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If Apple were to offer a new unlocked iPhone priced at $399 without a service contract subsidy, the company would be able to grow its install base without deteriorating its gross margins, one analyst has projected.
Estimates published on Monday by Katy Huberty of Morgan Stanley peg the cost to Apple of a 16-gigabyte low-end iPhone at $244, including bill of materials, manufacturing, warranty, and other factors. Her assumptions are based partly on checks within Apple's overseas supply chain.
Based on her estimates, a low-end iPhone priced at $349 would be neutral to Apple's total gross margin dollars. And if Apple were to reach $393, a low-cost iPhone would be neutral to its current gross margin percentage.
Katy Huberty of Morgan Stanley believes a $399 low-cost iPhone could actually result in a slight increase to Apple's overall margins, and would signal the end of the iPhone 4 and iPhone 4S.
Huberty's analysis is meant to ease concerns among investors who believe that a low-cost iPhone could drastically reduce Apple's gross margins. Instead, she has argued, such a product could in fact increase Apple's margins slightly if it were priced at $399.
She expects that Apple will launch a low-end iPhone later this year, and in the process will likely discontinue the legacy iPhone 4S and iPhone 4 models. Her prediction is based on the assumption that Apple will borrow the same strategy Apple employed in releasing the iPad mini in late 2012 for $329, or $170 less than the latest-generation full-size iPad.
"We now see the most likely starting price for the low-end iPhone at $399, as supply chain components appear similar to the current iPhone lineup and the low-end iPhone would replace the iPhone 4/4S sold in the $450-$549 range before recent discounts," Huberty wrote.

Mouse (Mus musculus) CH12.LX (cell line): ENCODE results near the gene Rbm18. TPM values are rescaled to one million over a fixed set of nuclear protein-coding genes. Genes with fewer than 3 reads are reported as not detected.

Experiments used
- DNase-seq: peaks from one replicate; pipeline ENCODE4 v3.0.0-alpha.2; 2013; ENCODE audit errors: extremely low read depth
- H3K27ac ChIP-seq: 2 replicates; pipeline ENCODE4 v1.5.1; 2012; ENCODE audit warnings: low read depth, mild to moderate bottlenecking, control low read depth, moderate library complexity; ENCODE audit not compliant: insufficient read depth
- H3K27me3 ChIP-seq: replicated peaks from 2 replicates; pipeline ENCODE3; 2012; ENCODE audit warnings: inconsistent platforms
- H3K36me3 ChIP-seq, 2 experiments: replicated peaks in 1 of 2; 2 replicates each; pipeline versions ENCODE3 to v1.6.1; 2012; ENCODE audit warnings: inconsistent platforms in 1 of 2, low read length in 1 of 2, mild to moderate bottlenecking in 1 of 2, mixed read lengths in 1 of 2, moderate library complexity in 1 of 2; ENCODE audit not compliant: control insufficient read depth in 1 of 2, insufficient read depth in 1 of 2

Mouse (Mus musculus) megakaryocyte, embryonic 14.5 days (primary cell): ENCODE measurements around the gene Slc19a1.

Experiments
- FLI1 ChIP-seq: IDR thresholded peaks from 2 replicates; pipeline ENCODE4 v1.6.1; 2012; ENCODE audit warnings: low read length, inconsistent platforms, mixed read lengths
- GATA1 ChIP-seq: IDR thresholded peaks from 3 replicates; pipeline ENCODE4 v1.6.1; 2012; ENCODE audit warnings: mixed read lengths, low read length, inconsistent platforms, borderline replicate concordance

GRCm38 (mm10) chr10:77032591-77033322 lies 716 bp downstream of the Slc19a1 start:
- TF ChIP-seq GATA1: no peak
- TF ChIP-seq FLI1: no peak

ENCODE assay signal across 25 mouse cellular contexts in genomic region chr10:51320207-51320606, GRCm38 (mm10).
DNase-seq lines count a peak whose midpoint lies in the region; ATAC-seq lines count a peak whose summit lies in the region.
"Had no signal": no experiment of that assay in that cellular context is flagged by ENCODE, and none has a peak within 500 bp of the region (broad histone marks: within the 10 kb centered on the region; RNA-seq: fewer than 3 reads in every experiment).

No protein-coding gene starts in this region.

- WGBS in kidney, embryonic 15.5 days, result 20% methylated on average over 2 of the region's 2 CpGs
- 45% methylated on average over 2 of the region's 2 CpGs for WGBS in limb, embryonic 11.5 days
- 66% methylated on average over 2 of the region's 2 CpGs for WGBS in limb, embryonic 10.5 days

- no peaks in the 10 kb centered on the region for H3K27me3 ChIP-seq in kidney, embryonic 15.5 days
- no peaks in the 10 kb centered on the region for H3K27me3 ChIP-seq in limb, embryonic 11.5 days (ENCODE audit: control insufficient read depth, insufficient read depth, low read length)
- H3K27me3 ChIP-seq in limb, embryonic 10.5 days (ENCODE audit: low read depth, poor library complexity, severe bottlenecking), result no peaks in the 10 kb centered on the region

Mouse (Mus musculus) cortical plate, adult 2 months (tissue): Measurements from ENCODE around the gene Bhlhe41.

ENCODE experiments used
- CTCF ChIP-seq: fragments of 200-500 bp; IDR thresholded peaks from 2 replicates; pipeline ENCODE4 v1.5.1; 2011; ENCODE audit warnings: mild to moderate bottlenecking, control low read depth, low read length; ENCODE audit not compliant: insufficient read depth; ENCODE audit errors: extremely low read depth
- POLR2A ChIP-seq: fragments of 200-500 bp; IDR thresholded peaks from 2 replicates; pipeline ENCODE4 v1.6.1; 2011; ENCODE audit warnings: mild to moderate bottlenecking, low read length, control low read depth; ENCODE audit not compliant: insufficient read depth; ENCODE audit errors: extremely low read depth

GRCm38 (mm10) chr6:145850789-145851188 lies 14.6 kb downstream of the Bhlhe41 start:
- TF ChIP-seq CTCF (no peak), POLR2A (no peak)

"At this price point, even with a 50 percent low-end volume mix, the low-end iPhone is 5 percent accretive (to) total company revenue, 6 percent accretive to gross profit dollars, and 10 basis points accretive to ross margin versus our current (second half of calendar 2013) estimates."
Based on her models, the $399 16-gigabyte low-cost iPhone would carry a gross margin of 35.7 percent âÂ still well below Apple's premium iPhone lineup, but in line with other products sold by the company. Margins would increase to 42.3 percent for a $499 32-gigabyte model, and 44.9 percent for a $599 64-gigabyte option.
By the end of 2013, she believes Apple's lineup will include a high-end "iPhone 5S," the low-cost iPhone, and an 8-gigabyte iPhone 5 model that would be sold for $549 unlocked and without a service contract. She believes the unlocked "5S" prices would remain as they are for the current iPhone 5 lineup: $649 for 16 gigabytes, $749 for 32 gigabytes, and $849 for 64 gigabytes.
Last month, after a visit with tech suppliers in Asia, Huberty signaled to investors that she believes Apple will build multiple new iPhones in the June-July timeframe. It's expected that Apple will unveil a successor to the iPhone 5, as well as potentially expanding the iPhone lineup with a new low-end model, this fall.